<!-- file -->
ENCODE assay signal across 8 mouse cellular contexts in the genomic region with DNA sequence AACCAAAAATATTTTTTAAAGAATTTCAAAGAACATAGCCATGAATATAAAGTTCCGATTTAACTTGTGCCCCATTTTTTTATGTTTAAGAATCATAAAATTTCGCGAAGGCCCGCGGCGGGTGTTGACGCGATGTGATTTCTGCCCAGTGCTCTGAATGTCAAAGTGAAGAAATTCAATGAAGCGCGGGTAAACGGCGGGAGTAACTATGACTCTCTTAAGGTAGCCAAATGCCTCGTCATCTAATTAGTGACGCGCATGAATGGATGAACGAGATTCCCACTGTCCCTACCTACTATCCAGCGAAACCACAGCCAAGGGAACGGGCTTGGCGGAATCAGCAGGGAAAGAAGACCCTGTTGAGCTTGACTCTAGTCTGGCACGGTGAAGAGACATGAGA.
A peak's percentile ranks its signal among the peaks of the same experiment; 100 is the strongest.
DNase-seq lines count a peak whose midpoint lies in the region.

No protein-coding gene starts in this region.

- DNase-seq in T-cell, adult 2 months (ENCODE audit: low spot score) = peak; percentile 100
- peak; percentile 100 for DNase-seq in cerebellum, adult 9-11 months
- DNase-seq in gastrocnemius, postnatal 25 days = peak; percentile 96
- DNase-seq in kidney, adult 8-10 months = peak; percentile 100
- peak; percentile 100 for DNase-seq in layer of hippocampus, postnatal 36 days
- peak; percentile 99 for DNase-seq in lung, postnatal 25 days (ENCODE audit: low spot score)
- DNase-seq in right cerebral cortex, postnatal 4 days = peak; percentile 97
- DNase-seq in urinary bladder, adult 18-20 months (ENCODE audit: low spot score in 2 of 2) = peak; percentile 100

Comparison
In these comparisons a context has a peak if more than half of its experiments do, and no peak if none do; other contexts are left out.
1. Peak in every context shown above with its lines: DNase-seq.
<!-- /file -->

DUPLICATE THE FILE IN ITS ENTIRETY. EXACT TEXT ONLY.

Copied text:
ENCODE assay signal across 8 mouse cellular contexts in the genomic region with DNA sequence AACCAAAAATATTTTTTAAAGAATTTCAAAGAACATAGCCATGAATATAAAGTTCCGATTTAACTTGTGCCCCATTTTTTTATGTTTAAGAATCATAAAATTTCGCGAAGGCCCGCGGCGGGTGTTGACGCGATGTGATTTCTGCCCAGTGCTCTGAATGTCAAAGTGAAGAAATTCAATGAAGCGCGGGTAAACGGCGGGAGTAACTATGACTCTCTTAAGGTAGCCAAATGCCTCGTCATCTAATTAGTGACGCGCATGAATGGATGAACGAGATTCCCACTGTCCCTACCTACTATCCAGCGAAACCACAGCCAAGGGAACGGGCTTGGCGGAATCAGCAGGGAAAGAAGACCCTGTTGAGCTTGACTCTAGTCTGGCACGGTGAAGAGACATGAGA.
A peak's percentile ranks its signal among the peaks of the same experiment; 100 is the strongest.
DNase-seq lines count a peak whose midpoint lies in the region.

No protein-coding gene starts in this region.

- DNase-seq in T-cell, adult 2 months (ENCODE audit: low spot score) = peak; percentile 100
- peak; percentile 100 for DNase-seq in cerebellum, adult 9-11 months
- DNase-seq in gastrocnemius, postnatal 25 days = peak; percentile 96
- DNase-seq in kidney, adult 8-10 months = peak; percentile 100
- peak; percentile 100 for DNase-seq in layer of hippocampus, postnatal 36 days
- peak; percentile 99 for DNase-seq in lung, postnatal 25 days (ENCODE audit: low spot score)
- DNase-seq in right cerebral cortex, postnatal 4 days = peak; percentile 97
- DNase-seq in urinary bladder, adult 18-20 months (ENCODE audit: low spot score in 2 of 2) = peak; percentile 100

Comparison
In these comparisons a context has a peak if more than half of its experiments do, and no peak if none do; other contexts are left out.
1. Peak in every context shown above with its lines: DNase-seq.